Emily Nathan's Tiny Atlas Quarterly Finds Life in the Fire
In the human experience, fire is a dichotomy. On one hand it brings light and heat, providing necessary utility for those who wield it. On the other, it burns. Unharnessed, the flames that lick turn to destruction as they tear through anything in their way. The final issue of Tiny Atlas Quarter in their quadrilogy of the elements, Fire, has released with Emily Nathan at the helm. The issue examines how fire plays in our lives, and the lead story was shot by Emily herself, an examination of Point Reyes, California. The current fires tearing their way across California are a natural result form the record droughts, and they’ve created that same destruction, but in years that aren’t as dire as this, the fires still burn. In fact, they’re a part of the ecosystem in the western United States. That process is disguised as destruction, but is really a refreshment for the land, an essential part that makes the world function as it does, a unique and necessary feature to that way of life.
Point Reyes is one of the locations in California where fires are crucial to the ecosystem. Before the time of recorded history, lightning strikes started these fires but as the Coast Miwok moved into the land they also harnessed the cleansing power of fire to help the life in the area thrive. Plants like the Bishop pine, that feature in some of Emily’s imagery, require fire for their lifecycle. It is the intense heat that encourages the trees to release their seeds that thrive in the soil refreshed by the flames, and for a tree whose existence is threatened by their small numbers, the fire is crucial. This land, burned and born thousands of times over, wakes up after the tiny deaths brought by the flames and begins again.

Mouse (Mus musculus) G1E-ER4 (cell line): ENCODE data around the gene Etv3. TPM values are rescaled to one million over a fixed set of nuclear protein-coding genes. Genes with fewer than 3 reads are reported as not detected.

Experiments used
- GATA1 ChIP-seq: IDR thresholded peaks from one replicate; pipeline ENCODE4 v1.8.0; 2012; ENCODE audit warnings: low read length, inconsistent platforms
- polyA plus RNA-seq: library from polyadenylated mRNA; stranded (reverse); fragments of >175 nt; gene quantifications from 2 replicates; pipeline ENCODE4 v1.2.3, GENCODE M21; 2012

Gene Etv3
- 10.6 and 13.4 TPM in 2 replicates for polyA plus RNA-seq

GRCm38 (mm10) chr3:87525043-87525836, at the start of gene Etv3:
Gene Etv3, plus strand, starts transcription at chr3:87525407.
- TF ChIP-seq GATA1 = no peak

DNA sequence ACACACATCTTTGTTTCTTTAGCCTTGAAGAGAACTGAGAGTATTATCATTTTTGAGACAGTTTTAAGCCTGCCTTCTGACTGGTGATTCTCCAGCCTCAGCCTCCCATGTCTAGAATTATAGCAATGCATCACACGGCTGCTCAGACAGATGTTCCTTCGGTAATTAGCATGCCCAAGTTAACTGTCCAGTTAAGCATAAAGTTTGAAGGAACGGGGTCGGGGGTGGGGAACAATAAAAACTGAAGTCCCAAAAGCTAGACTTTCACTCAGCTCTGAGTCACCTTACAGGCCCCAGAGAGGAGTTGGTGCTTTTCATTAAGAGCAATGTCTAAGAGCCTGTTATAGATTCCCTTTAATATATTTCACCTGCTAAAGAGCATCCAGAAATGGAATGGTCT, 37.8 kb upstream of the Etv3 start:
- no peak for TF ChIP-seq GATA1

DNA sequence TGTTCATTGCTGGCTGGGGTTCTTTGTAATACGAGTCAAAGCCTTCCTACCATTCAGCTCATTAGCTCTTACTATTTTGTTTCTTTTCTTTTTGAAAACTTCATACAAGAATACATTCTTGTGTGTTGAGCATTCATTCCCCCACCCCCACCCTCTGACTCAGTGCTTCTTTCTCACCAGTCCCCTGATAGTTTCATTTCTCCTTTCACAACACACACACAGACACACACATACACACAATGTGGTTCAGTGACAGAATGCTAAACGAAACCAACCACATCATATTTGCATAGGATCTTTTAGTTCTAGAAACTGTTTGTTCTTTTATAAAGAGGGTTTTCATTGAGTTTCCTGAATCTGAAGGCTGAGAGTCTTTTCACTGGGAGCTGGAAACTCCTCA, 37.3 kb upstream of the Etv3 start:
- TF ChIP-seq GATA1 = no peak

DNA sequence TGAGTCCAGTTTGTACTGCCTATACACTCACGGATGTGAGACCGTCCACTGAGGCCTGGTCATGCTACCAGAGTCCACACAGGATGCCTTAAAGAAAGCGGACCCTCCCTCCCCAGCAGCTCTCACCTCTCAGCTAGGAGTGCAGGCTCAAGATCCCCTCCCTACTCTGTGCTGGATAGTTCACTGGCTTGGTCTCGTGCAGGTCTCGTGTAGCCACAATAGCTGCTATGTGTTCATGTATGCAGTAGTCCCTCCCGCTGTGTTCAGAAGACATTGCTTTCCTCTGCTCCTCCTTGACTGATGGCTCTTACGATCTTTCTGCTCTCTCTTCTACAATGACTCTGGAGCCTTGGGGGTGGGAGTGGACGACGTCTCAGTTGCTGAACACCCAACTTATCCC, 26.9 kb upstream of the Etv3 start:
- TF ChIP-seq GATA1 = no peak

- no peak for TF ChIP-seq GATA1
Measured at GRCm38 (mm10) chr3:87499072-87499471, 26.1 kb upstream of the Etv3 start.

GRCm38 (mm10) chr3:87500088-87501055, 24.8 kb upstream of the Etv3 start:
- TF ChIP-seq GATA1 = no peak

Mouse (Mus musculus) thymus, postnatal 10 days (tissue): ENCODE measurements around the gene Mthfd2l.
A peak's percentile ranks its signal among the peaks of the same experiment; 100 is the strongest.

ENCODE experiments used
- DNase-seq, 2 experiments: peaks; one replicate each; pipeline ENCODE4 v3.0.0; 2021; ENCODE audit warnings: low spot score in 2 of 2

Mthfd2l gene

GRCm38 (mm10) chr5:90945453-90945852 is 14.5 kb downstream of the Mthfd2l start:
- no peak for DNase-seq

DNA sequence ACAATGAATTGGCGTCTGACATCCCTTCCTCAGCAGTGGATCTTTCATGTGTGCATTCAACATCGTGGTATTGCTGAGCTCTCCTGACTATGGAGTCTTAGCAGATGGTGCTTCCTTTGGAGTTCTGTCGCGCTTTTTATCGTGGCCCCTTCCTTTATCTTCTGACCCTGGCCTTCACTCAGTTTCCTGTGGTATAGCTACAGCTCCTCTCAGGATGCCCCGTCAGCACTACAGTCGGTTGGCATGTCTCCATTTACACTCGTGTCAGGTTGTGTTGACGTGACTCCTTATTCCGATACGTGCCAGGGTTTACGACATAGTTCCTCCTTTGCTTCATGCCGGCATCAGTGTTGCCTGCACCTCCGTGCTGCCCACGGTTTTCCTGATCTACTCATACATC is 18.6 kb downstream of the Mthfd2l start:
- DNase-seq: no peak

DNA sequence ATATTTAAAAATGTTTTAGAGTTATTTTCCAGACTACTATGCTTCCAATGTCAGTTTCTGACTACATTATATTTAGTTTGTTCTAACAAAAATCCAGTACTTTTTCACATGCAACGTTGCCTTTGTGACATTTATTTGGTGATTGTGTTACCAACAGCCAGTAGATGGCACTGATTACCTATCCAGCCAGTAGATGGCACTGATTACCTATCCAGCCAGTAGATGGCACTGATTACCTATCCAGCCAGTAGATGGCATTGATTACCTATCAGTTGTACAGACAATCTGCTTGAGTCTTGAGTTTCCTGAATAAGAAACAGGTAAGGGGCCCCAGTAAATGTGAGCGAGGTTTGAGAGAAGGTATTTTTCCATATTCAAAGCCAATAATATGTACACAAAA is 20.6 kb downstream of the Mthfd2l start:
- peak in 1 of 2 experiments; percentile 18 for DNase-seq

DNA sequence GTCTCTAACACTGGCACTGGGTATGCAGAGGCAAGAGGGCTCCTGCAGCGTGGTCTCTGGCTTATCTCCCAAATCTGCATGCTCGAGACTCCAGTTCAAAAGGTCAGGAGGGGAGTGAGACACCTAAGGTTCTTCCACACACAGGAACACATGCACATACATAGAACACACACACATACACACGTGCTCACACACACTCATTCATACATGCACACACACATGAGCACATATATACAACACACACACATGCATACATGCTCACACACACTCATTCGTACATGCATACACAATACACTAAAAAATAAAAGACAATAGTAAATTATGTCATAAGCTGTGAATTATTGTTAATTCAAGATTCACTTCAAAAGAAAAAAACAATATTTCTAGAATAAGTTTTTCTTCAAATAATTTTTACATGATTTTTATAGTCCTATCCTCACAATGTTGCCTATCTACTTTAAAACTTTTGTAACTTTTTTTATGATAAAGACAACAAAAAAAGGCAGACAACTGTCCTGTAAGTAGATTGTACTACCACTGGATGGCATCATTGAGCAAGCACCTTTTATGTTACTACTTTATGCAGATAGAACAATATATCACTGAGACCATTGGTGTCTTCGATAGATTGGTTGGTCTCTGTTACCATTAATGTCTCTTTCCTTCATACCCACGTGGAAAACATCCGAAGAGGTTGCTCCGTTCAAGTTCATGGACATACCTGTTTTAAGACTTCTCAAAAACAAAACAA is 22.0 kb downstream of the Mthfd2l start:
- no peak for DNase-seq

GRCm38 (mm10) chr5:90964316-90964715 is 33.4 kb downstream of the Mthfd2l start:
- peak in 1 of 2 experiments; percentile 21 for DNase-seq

Emily’s story imagines what you would see as you visit Point Reyes, paired with illustrations by Sharon Hwang to fill out the experience. Every issue of Tiny Atlas is about carrying the experience of travel to the viewer in a way that is casual and comfortable rather than the idolatry of excess. The voyages continue through the issue with other stories including one in Mayanmar, where hot air balloons are lofted into the air with fire, and another in the Kalihari desert whose incredible heat feels like stepping into flame. To catch the full issue, and to see the world through fire’s lens, check out the latest issue of Tiny Atlas Quarterly online.